Vastly outnumbered (it probably never consisted of more than a few columnists and editorialists), Washington's War Party has lost out. The Peace Party, which wants to drive Saddam Hussein out of Kuwait without firing shots, is, for now at least, firmly in command. Secretary of State James Baker presented its platform Tuesday to the House Foreign Affairs Committee.
It was as thoughtful a presentation as Washington has seen in a long time. The strategy presented was coherent and comprehensive. In the end, however, it was not quite convincing.
The immediate objectives are two: defending Saudi Arabia by means of American arms and dislodging Iraq from Kuwait by means of blockade. So far, so good. This is a reasonable policy with a firm consensus behind it. If the blockade is not going to work, we will know soon enough. We will then have to decide whether to go to war over Kuwait. If we are going to war, now is not the time. One doesn't start a war with one's best tanks still at sea.
Assuming the blockade will work, the big debate now is what to do after Iraq has left Kuwait. It is becoming increasingly clear that a simple withdrawal leaving Saddam and his military-industrial complex intact is no solution. What to do about Saddam and his bombs?
On Saddam, administration thinking is that unconditional withdrawal from Kuwait -- yet another military adventure with no gain -- will lead to his fall. That is probably true. Though to make sure, we should quickly adopt as an American objective a demand passed last week by the Arab League: that Iraq not just return to the status quo ante but pay reparations. The point of the reparations is not the money but the humiliation, the surest way to bring Saddam down.
Saddam's bombs are a more difficult problem. The threat is an Iraq equipped with chemical, biological, and soon nuclear weapons. The choice: to disarm or to contain. Baker, speaking for containment, outlined a three-part plan. First, a "security structure," meaning a kind of NATO-like alliance in the region to deter any possible use of chemical or nuclear weapons by Iraq. Second, more arms for Iraq's neighbors. And third, some kind of Arab-Israeli peace to pacify the region.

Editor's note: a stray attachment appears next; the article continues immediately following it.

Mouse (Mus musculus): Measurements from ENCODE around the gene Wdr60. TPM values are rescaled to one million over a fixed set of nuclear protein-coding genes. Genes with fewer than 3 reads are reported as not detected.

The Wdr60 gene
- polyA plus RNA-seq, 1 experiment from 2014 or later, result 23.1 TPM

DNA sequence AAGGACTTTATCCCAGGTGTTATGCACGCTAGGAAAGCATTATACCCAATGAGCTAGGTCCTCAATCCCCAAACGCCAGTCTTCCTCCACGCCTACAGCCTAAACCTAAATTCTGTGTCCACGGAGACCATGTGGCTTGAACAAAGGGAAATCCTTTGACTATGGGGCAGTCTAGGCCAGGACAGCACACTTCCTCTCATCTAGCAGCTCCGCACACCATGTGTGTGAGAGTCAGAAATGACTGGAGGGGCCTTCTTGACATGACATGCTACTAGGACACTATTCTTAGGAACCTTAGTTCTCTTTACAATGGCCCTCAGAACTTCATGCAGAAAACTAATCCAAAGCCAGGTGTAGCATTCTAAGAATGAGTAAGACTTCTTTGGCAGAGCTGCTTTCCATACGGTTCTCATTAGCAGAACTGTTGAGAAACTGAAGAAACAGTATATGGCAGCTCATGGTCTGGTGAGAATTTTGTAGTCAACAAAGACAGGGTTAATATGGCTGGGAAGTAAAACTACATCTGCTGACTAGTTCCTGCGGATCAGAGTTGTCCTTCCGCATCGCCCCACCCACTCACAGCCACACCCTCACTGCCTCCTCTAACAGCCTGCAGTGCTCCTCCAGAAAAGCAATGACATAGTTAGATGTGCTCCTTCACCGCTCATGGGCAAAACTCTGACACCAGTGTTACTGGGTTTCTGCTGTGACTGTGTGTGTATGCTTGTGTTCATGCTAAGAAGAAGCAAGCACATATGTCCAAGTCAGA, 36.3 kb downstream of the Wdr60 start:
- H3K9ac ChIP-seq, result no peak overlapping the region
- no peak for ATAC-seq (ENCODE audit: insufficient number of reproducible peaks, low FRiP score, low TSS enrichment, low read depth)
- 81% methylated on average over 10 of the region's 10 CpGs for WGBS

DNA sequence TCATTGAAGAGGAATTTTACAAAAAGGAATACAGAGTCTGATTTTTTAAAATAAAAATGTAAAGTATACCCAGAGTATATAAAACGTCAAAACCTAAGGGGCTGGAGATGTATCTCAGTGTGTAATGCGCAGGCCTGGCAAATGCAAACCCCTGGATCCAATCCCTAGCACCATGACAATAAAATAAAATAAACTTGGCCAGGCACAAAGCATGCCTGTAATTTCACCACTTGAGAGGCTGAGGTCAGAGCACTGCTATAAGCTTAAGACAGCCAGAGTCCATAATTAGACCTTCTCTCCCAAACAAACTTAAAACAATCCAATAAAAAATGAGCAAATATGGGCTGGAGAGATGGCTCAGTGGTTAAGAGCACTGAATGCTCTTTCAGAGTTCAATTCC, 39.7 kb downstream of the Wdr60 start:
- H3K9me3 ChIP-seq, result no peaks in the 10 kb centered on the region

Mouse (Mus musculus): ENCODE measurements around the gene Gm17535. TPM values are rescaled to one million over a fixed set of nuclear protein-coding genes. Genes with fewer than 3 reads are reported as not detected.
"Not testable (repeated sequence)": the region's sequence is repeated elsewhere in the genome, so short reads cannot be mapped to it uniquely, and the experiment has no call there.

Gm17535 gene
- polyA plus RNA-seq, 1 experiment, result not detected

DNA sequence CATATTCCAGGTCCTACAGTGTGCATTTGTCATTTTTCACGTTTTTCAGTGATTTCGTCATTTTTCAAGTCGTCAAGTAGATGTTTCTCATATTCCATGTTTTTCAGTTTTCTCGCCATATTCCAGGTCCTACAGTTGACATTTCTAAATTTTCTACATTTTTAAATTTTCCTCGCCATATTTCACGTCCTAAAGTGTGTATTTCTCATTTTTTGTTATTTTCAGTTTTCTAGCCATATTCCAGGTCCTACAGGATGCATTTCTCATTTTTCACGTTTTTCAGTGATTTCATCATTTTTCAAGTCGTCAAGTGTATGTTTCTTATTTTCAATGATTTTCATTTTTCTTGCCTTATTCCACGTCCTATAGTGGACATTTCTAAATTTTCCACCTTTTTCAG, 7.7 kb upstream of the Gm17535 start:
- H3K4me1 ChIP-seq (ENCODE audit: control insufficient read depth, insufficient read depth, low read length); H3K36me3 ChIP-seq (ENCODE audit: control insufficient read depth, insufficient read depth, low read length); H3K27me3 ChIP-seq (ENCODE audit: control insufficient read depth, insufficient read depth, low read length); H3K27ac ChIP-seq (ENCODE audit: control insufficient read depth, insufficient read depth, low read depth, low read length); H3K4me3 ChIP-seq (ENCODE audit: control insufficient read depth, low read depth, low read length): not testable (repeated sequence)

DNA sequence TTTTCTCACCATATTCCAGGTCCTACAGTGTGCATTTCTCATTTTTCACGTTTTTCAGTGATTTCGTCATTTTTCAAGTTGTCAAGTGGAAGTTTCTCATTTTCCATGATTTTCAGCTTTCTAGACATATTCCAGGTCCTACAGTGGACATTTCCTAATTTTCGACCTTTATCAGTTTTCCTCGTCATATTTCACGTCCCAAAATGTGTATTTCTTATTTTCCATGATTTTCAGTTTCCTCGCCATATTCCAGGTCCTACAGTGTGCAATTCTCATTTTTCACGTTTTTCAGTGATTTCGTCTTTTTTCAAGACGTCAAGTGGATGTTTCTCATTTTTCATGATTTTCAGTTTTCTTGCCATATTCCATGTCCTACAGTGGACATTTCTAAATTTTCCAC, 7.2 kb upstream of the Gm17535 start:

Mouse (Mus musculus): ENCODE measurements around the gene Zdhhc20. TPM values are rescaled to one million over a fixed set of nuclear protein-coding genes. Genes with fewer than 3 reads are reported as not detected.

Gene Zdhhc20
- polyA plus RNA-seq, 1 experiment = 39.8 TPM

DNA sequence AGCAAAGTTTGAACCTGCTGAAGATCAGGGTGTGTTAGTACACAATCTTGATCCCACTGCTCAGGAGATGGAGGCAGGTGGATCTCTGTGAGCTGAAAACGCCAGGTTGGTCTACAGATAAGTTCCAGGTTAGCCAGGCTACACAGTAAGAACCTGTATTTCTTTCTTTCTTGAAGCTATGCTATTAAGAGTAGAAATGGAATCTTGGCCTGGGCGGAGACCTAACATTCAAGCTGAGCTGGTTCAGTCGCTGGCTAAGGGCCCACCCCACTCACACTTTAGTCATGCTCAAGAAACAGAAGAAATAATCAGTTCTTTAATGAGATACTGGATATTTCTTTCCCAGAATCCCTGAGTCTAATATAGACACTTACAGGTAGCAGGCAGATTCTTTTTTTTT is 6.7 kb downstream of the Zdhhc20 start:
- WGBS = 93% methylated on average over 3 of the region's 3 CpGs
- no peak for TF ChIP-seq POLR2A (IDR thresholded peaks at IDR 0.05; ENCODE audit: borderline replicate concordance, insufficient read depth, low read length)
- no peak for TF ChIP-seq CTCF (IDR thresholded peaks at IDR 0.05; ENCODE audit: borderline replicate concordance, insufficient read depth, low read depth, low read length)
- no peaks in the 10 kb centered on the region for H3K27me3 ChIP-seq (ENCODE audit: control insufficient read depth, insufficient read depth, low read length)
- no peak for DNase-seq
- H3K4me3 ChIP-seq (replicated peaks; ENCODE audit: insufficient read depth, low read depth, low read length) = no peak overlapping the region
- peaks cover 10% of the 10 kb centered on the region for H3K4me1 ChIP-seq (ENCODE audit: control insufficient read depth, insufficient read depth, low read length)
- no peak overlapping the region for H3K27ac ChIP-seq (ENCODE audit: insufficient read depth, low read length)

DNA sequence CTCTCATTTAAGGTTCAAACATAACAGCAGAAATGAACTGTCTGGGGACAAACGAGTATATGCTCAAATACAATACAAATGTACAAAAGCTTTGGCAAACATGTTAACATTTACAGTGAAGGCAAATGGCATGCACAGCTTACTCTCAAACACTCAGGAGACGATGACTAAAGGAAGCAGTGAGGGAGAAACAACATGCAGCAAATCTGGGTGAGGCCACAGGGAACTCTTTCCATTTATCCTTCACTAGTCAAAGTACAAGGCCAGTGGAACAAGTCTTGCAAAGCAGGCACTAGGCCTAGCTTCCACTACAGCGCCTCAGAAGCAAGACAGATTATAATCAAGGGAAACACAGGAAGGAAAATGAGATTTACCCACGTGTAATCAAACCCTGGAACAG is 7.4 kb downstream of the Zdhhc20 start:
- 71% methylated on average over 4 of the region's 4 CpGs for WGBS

The key element (though within 24 hours Baker began hedging the point) is the security structure. The administration's idea seems to be to turn the current alignment of forces -- Egypt, Morocco, Syria, Saudi Arabia, Turkey and the United States -- into some kind of permanent alliance structure to counter Iraq. It's a great idea, but it won't work. The region is too unstable and the regimes too weak and unreliable.
Syria in a pro-U.S. alliance? When President Assad dies, Syria could easily change sides, since much of Syrian-Iraqi animosity derives from his personal vendetta against Saddam. Yesterday King Hussein was our best pal in the area. Who's side is he on now?
The NATO analogy is misleading. NATO is an alliance of stable, like-minded countries. The current anti-Iraq alliance is not. Moreover, NATO analogues have been tried before and failed. John Foster Dulles invented SEATO (our umbrella for getting us into Vietnam) and the Baghdad Pact, an alliance of Britain, Pakistan, Turkey, Iran and, yes, Iraq. Iraq quit after four years. The Pact lived another 20 (as CENTO) and accomplished nothing.
Apart from being fickle, the region's regimes are unstable. A coup in Jordan or Egypt or Morocco could easily result in a change of sides. Which is why the second part of the strategy, heavily arming our friends in the region, could also backfire. We should have learned that with the Islamic Revolution in Iran, which bequeathed to Khomeini a huge arsenal of American weapons. Now Iraq has the Hawk antiaircraft batteries and Stinger missiles that we had given Kuwait. They will now be turned on us.
The final element of the post-Kuwait strategy is Arab-Israeli peace. That is always a good idea, now more chimerical than ever. Even the most unreconstructed doves are going to have a hard time figuring out how Israel is to make a peace with the Palestinians of, say, Jenin, who took to the streets days after the invasion of Kuwait chanting "Saddam, you hero, attack Israel with chemical weapons." (West Bankers then demanded that Israel supply them with gas masks.)
Every element of Baker's containment plan is problematic. It is, nonetheless, a serious search for a solution short of war to the long-range Iraqi threat. In practice, however, the post-crisis containment of Iraq will require a fourth, most unpleasant element: a cordon of American troops. Such a containment force will have to be large and its stay long. It will be a second Korea in the Arabian desert.
Containing Iraq will require permanent American military engagement. Yet disarming Iraq would require war and many American dead. Neither is a happy prospect. Is there a third alternative? Perhaps. The answer might come from Iraq's neighbors. Prime Minister Turgut Ozal of Turkey has explicitly said that Saddam Hussein must fall. The Saudis and Egyptians say the same more discreetly. Israel's attitude toward Saddam and his nuclear ambitions was made clear in 1981.
Let America contain Saddam and his neighbors disarm him. The United States could begin at the Helsinki summit. We should press the Soviets to join us in declaring that after withdrawing from Kuwait this "predator state" (Eduard Shevardnadze's phrase), which has already used proscribed weapons in war, must submit to international inspection and dismantling of its weapons of mass destruction. At the appropriate time we should declare that a refusal to do so be taken as a sign of renewed aggressive intent and that the United States would view any attack on such weapons as an act of self-defense.
Israel is likely to take the hint.